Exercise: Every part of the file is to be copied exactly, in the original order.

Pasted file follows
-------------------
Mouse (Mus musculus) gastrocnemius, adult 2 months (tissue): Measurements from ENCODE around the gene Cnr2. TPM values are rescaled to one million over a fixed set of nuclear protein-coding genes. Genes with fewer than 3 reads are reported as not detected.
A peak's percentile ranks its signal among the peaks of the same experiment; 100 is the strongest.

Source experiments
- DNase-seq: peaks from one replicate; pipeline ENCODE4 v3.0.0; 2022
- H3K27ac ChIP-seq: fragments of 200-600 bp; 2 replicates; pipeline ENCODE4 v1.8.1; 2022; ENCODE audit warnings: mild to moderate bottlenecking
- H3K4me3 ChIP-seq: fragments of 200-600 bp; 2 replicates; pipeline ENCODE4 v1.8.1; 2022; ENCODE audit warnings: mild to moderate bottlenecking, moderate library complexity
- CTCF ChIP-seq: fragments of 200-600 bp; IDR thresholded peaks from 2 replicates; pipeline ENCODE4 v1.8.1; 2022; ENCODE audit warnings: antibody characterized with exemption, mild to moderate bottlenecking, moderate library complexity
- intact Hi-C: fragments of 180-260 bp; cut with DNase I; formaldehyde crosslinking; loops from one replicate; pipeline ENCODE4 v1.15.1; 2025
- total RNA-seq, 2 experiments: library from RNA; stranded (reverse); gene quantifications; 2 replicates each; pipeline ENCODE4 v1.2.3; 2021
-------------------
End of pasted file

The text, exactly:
Mouse (Mus musculus) gastrocnemius, adult 2 months (tissue): Measurements from ENCODE around the gene Cnr2. TPM values are rescaled to one million over a fixed set of nuclear protein-coding genes. Genes with fewer than 3 reads are reported as not detected.
A peak's percentile ranks its signal among the peaks of the same experiment; 100 is the strongest.

Source experiments
- DNase-seq: peaks from one replicate; pipeline ENCODE4 v3.0.0; 2022
- H3K27ac ChIP-seq: fragments of 200-600 bp; 2 replicates; pipeline ENCODE4 v1.8.1; 2022; ENCODE audit warnings: mild to moderate bottlenecking
- H3K4me3 ChIP-seq: fragments of 200-600 bp; 2 replicates; pipeline ENCODE4 v1.8.1; 2022; ENCODE audit warnings: mild to moderate bottlenecking, moderate library complexity
- CTCF ChIP-seq: fragments of 200-600 bp; IDR thresholded peaks from 2 replicates; pipeline ENCODE4 v1.8.1; 2022; ENCODE audit warnings: antibody characterized with exemption, mild to moderate bottlenecking, moderate library complexity
- intact Hi-C: fragments of 180-260 bp; cut with DNase I; formaldehyde crosslinking; loops from one replicate; pipeline ENCODE4 v1.15.1; 2025
- total RNA-seq, 2 experiments: library from RNA; stranded (reverse); gene quantifications; 2 replicates each; pipeline ENCODE4 v1.2.3; 2021